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Georgia Trout Unlimited (GA TU) works closely with the Georgia Wildlife Federation (GWF) and, as a member of the Georgia Water Coalition (GWC), GWC partner organizations in conserving, protecting and restoring Georgia’s coldwater fisheries and their watersheds. We bring you cold, clean fishable water.
On Monday, February 10th, the Georgia General Assembly will be at Day 20, half way through this year’s forty day session. Keep a watch on Day 30—or Crossover Day. It holds significance for several reasons. Crossover Day is the last day for legislation to pass the chamber in which it was introduced and transfer to the other chamber for consideration. Senate bills must pass the Senate, and House bills must pass the House. Any bill that does not receive a vote in its initial chamber by Day 30 cannot move on in the legislative process and must be re-introduced the following year. There are ways to finagle around the rule, but it’s tricky.
SB 299 changes watershed planning requirements from requiring that buffers, land development densities and land use activities be taken into account to being optional considerations by watershed planners. The more egregious elements of the bill were struck in a committee substitute bill that was passed in Senate Natural Resources on Tuesday. The substitute bill removed a provision that submitted watershed protection plans shall be approved by EPD. GA TU opposes SB 299 in its current form has reached a compromise with the sponsor to amend the bill with a floor amendment to make consideration of buffers, use and density mandatory and for watershed protection plans to be approved by EPD.
Georgia Reservoir Fund
HB 199 would expand funding by the Georgia Environmental Finance Authority (GEFA) include to water conservation programs in addition to reservoir construction. GA TU advocates for water conservation and expansion of existing reservoirs before costly, watershed altering new reservoirs. The bill has passed the House and awaits action by the Senate Natural Resources Committee. GA TU supports HB 199.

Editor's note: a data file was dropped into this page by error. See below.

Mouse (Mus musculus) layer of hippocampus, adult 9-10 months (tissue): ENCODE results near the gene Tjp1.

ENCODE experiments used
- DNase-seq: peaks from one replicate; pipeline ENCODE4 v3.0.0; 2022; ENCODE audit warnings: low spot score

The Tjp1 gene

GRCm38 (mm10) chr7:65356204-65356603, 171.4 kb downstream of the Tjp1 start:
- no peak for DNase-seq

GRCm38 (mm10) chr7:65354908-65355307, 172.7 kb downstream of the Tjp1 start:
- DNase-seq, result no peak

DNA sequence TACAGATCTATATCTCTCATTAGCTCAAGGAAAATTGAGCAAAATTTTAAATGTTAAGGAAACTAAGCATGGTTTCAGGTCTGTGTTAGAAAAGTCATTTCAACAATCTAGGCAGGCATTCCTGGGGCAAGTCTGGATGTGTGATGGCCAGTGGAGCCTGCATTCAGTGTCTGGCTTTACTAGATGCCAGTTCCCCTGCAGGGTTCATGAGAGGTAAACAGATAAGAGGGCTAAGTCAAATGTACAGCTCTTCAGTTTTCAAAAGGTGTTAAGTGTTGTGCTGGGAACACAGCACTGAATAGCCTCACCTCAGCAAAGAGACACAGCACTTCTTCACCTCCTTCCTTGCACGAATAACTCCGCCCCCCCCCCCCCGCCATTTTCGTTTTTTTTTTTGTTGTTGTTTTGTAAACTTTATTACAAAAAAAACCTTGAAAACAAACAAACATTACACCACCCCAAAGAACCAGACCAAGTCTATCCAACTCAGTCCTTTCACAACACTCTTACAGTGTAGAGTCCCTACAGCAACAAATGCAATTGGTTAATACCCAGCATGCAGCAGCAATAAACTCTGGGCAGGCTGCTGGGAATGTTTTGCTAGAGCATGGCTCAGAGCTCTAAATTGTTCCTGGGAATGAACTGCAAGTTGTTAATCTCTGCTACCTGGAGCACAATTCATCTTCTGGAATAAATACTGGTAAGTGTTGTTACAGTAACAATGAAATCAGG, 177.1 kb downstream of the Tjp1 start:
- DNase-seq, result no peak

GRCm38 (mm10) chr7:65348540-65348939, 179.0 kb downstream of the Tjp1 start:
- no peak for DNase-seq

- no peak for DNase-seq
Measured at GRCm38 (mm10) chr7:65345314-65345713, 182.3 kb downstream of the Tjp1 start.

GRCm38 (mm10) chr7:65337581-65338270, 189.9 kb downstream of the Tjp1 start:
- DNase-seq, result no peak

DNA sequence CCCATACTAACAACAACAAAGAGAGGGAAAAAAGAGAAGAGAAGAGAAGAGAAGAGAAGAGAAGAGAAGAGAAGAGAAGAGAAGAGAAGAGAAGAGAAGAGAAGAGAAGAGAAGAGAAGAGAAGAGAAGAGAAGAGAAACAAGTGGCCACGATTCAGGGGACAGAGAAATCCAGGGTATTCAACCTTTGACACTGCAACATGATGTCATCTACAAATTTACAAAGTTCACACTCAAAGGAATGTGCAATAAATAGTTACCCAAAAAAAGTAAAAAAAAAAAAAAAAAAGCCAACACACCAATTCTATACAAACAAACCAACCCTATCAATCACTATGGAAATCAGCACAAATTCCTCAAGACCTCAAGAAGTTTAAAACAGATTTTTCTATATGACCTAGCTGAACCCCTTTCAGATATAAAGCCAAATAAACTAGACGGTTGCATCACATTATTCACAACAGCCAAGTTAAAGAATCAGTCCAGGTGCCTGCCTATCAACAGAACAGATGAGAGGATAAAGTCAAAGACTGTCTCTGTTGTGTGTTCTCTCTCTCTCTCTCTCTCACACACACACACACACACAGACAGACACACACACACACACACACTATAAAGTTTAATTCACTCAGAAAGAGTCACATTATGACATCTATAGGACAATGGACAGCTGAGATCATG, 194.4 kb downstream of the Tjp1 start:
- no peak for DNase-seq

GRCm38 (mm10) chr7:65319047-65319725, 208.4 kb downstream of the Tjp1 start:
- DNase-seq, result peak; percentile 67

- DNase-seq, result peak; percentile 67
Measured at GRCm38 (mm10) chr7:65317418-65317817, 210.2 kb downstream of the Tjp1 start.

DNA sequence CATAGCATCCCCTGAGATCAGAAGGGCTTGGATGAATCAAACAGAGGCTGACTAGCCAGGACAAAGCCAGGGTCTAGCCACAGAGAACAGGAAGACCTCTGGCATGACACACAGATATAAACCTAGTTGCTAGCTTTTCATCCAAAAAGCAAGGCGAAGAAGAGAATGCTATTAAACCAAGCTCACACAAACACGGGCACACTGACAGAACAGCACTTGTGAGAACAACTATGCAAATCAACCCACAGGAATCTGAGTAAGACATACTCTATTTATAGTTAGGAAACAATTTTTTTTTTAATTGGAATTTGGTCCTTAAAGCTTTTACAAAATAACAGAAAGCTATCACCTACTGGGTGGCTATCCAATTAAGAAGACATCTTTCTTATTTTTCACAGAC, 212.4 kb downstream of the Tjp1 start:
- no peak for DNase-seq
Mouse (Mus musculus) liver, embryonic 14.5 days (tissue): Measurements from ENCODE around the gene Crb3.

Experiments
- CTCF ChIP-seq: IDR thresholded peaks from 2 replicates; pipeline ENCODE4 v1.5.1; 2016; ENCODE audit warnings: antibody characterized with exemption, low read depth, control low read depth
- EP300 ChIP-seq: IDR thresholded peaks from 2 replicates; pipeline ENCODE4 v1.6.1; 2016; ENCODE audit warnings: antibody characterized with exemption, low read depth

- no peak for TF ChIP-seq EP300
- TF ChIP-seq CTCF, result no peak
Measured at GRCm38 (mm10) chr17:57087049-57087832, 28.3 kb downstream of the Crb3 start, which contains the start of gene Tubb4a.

Improving Georgia’s Response to Emergency Pollution Spills
HB 549 would require EPD to maintain an effective emergency response program and help the division keep the program staffed and funded. The bill requires appropriate and timely responses to emergencies that threaten the state’s waters and public health. GA EPD’s response capability was drastically reduced during recent budget cuts and only partially restored. The Georgia Environmental Protection Division’s slow response to a rash of illegal spills and fish kills in Georgia’s waterways has shown that the agency no longer has the capacity to adequately respond to these emergencies. HB 549 has passed the Environmental Quality Subcommittee and is before the House Natural Resources Committee.
Extending the Ban on Aquifer Storage and Recovery (ASR)
SB 306 will permanently extend the moratorium that bans the use of Aquifer Storage and Recovery in the Floridian aquifer in 11 coastal counties. The current moratorium will sunset in 2014. The practice of injecting chemically treated wastewater, surface water, or ground water down into pristine groundwater systems with the intent to withdrawal it later is known as “aquifer storage and recovery” or ASR. Pumping chemically treated water underground threatens all Georgia aquifers and could lead to degraded water quality in our streams with increased levels of arsenic that exceed drinking water quality standards and introduction of bacteria, pathogens and disinfection byproducts into Georgia’s aquifers. GA TU supports amending SB 306 to extend the moratorium statewide.